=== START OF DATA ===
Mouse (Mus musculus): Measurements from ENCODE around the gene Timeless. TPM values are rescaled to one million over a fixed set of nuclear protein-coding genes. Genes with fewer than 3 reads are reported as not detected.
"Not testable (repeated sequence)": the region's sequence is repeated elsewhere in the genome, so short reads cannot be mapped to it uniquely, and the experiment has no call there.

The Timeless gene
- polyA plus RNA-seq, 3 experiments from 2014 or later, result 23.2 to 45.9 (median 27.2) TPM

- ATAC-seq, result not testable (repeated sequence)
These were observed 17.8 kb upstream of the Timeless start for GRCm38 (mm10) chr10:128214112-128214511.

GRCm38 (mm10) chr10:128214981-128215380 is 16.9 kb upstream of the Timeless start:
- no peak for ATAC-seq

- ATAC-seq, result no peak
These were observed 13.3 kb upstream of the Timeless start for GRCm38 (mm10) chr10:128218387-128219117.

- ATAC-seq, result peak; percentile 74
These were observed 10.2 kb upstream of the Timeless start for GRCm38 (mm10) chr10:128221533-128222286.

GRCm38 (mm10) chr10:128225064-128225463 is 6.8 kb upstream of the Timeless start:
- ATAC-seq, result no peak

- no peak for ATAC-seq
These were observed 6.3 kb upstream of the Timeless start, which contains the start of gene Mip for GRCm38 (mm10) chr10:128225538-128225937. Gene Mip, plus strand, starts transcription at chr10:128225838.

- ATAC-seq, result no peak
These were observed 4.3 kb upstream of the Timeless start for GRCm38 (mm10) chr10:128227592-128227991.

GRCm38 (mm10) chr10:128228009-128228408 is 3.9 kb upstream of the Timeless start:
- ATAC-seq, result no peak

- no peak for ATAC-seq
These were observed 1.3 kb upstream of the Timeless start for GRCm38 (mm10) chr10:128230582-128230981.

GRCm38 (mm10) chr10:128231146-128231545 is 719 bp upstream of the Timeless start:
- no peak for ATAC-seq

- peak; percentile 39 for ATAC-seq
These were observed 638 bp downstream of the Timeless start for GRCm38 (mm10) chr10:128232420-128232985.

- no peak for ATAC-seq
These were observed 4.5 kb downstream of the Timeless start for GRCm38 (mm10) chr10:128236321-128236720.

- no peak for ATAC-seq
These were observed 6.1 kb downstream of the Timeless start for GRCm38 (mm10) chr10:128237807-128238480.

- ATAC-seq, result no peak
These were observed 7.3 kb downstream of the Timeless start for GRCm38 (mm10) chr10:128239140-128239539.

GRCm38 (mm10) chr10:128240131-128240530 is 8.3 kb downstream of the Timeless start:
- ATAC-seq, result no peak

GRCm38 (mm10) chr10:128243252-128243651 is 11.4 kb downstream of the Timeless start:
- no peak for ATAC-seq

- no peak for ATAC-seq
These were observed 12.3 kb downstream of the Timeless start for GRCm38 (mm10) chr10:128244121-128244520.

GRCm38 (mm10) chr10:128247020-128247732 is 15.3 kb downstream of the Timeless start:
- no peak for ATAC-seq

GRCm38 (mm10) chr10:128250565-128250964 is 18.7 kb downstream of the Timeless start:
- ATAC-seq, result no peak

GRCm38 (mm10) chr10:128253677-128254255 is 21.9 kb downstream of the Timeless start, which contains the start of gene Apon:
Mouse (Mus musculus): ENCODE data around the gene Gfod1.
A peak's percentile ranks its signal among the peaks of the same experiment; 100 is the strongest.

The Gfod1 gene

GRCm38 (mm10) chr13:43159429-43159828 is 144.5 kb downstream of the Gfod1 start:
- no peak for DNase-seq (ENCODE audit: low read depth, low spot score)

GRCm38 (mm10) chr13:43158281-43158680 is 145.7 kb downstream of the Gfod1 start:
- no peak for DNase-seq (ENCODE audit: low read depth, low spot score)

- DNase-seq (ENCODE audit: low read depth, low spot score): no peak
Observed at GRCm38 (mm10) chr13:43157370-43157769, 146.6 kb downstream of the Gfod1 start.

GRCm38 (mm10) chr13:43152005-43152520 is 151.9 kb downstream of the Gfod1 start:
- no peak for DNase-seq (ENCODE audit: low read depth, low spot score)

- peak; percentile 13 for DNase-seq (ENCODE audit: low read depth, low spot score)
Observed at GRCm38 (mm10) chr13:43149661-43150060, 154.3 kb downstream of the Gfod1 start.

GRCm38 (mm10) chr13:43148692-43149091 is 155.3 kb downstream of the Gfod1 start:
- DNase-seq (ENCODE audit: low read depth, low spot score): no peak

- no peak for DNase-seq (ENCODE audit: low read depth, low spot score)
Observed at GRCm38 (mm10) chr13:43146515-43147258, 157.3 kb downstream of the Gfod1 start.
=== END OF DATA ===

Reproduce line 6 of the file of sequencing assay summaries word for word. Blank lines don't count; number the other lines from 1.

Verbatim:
These were observed 17.8 kb upstream of the Timeless start for GRCm38 (mm10) chr10:128214112-128214511.